Monday, August 23, 2010
I flew down to NYC on Sat July 17th with my wife Natasha and checked into the London hotel on 54th street just east of 7th avenue at 3:15 pm, and rode up to our room on the 52nd floor. While waiting for our bags to follow us to the room I decided to try and make the 3:30 session of the mandatory athletes briefing. Fortunately the triathlon exposition and briefings were all taking place almost adjacent to our hotel at the Hilton.
What a scene! The halls at the Hilton were packed full with athletes, bikes, supporters, volunteers, exhibitors and organizers. Everything was clearly marked and all of the volunteers were easily identifiable and ready to process us. The whole situation reminded me us registration at university before the internet.
I found an empty seat just in time for the briefing, which was basically a review of the very thorough athlete’s guide which was sent out about two weeks prior to the race. The man leading the briefing did a good job of highlighting all of the potential pain points and clearly explaining all of the steps we would go through to complete the sign-in process. Twenty minutes later when the briefing ended the two to three hundred athletes in the 3:30 session filed to the back of the room to get our hands stamped to prove attendance which was needed to move on to waiver signing and number assignment. I figured that the hand stamping would be a big bottle neck, but like everything else connected with this event, the organizers were well prepared and the process ran smoothly.
After the hand stand we were herded over to a series of race track looking betting ticket booths marked alphabetically where our identification was verified, waivers signed and race number assigned.
I then moved to stage three - packet pick up, which was broken down by race number. As I had signed up to compete in the elite age group, my number 144 was in the first grouping on the far left of the area. My packet contained swim cap, wrist band and some additional information. After getting my wrist band attached I took the escalator down a floor to the expo to pick up my bag of promotional items and race T-shirt. I also stopped to purchase a cartridge of compressed air for tire repair. The expo hall was crammed full and it looked like people were in a spending mood.
The entire process took me under an hour. As I exited the hotel I was once again hit by the heat and humidity which was amplified by no wind in mid Manhattan. Natasha and I went down to the hotel restaurant for a drink and a snack. One cheese plate, a super thin crest pizza appetizer and 3 glasses of wine later (1 for me); we went back up to our room. Natasha was eager to begin her shop-athalon on 5th avenue; this was her first trip to the shopping Mecca of the world. Thanks to a late lunch Natasha was very relaxed and suggested that I take care of my bike check-in first. I was determined to be as efficient as possible with checking my bike in; a mandatory step that had to be completed prior to 9pm that evening. I unpacked and assembled my bike and quickly. I then put on my team kit which was sure to get drenched during the 3km ride down to the transition area at the base of 72nd street and the Hudson River.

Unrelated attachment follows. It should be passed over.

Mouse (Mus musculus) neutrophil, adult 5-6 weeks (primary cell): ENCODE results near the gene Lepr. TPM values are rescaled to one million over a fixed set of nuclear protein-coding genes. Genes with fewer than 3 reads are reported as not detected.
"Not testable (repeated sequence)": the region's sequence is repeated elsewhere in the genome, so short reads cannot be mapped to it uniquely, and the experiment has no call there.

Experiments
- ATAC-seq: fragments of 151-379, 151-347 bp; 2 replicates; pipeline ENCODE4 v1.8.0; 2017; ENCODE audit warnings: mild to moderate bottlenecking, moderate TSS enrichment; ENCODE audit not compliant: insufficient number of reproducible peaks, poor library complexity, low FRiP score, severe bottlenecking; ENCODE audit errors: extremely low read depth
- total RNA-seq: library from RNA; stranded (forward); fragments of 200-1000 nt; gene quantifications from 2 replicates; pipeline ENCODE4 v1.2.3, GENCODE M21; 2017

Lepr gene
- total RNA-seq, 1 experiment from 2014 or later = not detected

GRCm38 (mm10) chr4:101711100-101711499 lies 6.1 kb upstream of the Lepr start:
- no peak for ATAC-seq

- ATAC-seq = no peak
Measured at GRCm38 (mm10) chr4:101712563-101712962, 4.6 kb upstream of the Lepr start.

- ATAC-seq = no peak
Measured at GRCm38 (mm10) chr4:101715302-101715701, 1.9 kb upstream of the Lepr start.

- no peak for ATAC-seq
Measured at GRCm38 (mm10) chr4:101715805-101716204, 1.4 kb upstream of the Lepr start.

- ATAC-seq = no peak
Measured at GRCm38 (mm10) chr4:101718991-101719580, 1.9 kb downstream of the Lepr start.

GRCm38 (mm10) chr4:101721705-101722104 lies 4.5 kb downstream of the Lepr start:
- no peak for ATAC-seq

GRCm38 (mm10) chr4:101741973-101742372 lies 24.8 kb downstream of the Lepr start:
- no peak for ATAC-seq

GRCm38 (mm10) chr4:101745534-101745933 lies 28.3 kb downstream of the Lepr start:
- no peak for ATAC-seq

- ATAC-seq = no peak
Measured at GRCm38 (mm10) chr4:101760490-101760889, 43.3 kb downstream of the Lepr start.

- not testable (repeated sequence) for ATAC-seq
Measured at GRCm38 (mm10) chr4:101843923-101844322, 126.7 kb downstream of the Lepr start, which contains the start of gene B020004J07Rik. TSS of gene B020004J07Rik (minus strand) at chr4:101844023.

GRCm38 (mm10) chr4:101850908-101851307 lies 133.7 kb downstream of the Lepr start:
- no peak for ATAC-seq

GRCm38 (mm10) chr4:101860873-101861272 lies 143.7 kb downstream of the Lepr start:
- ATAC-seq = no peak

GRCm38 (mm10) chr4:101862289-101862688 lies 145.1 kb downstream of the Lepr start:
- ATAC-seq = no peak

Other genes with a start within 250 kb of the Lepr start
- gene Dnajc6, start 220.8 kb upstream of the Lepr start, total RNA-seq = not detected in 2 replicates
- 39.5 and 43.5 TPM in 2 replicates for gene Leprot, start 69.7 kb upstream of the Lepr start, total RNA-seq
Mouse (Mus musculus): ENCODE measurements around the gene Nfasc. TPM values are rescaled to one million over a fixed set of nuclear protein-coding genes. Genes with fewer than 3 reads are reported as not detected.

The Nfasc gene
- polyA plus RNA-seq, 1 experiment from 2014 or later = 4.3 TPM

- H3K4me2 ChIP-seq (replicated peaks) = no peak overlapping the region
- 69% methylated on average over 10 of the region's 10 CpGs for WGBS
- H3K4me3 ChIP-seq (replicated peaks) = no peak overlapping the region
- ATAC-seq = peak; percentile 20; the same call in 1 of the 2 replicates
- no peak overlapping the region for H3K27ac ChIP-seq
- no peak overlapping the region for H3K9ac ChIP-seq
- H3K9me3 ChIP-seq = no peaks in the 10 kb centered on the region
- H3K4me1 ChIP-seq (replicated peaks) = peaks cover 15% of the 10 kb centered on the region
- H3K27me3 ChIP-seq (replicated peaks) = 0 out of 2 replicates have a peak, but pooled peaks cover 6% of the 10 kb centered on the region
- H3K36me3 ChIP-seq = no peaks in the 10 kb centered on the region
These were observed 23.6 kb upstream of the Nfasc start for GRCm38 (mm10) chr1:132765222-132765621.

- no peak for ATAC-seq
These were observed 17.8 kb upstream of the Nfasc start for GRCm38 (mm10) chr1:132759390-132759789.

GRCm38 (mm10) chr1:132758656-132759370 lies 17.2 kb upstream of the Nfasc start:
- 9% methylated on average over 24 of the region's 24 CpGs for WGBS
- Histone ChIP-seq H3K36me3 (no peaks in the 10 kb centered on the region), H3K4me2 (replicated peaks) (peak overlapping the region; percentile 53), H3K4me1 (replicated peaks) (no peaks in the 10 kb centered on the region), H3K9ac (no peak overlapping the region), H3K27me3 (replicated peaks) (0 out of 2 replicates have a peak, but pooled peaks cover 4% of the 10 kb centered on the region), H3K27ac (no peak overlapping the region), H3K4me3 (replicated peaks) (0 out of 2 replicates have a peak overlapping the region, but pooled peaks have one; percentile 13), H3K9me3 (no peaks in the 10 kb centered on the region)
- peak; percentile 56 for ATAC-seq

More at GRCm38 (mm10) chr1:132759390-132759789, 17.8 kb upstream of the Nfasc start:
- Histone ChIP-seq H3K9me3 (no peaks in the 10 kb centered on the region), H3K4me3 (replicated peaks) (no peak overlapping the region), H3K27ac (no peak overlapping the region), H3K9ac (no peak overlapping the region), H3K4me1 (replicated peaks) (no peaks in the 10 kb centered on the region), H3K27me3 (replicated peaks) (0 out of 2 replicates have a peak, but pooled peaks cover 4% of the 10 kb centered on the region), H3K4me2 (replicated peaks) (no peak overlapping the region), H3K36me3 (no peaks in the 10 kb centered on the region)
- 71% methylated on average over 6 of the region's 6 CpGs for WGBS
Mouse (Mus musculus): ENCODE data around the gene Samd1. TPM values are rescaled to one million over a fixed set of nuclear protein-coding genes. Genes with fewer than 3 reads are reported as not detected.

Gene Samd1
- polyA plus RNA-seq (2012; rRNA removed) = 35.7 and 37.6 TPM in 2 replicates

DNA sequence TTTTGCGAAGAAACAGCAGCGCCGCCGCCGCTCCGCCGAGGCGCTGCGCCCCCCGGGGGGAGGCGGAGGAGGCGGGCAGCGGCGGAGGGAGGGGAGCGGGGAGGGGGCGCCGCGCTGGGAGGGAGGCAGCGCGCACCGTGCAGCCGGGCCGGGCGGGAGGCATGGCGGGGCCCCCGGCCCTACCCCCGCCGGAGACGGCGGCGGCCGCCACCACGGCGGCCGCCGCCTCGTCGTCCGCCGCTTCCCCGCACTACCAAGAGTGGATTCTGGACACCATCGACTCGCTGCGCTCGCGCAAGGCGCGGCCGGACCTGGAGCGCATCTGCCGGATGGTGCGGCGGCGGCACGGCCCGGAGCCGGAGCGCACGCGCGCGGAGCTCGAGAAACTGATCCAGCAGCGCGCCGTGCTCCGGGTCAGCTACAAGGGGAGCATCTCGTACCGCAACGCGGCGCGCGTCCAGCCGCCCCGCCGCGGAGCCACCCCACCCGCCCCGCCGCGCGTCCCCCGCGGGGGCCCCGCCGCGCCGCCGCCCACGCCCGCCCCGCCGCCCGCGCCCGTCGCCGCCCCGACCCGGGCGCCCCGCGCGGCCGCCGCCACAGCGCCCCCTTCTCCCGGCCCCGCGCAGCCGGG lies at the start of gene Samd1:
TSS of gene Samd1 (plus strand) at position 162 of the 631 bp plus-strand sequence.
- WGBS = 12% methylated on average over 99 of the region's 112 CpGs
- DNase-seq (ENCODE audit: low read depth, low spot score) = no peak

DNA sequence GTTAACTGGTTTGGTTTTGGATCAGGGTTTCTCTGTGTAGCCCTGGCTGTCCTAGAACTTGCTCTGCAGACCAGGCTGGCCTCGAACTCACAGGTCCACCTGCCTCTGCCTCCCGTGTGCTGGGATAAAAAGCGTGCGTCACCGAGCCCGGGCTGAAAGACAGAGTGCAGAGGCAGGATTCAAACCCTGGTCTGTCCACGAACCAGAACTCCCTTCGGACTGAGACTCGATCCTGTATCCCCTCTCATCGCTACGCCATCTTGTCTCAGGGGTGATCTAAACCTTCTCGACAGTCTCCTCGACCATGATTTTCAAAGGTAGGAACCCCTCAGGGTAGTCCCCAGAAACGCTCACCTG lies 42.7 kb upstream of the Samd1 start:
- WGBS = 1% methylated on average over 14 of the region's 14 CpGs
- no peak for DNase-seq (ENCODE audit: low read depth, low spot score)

Following the one way streets out of the hotel I ended up heading West of 55th street which may have been the bumpiest street in the city. I made my way to the bike path along the West side highway and then headed north to the transition area. The transition area was divided up into two large areas; red and yellow, to accommodate the large number of competitors and the space limitations in the park along the Hudson. The bike racks were clearly marked with race numbers and mine was ideally located at the end of a rack right beside the bike exit; this was one of the advantages of competing in the elite age group. Some people had left helmets and shoes with their bikes, but I decided to take mine back to the room and return them in the morning.
After I brief shopping excursion, a walk over to central park and dinner in the room I lay down to try and sleep. I set two alarms for 3:50am but was wide awake by 3am so I reset the alarms so that Natasha could meet me at the finish near 8am. I saw an electronic sign from my hotel room window that indicated that it was 25 Celsius. I left the hotel at 4:15 am and walked West to find a cab that was already headed in a similar direction. Just beside the hotel on the sidewalk were two men and women lingering outside of a bar. The women were stretching out on the base bars of the temporary scaffolding that had been erected for some maintenance on the building beside the hotel. All four of them were animated in drunken conversation as they awaited customers for services that the women were clearly offering. I kept my eyes low and quickened my pace as I passed down the center of the sidewalk in between them. I passed by without interruption, took a right on 7th avenue, walked north one block and hailed a cab within seconds.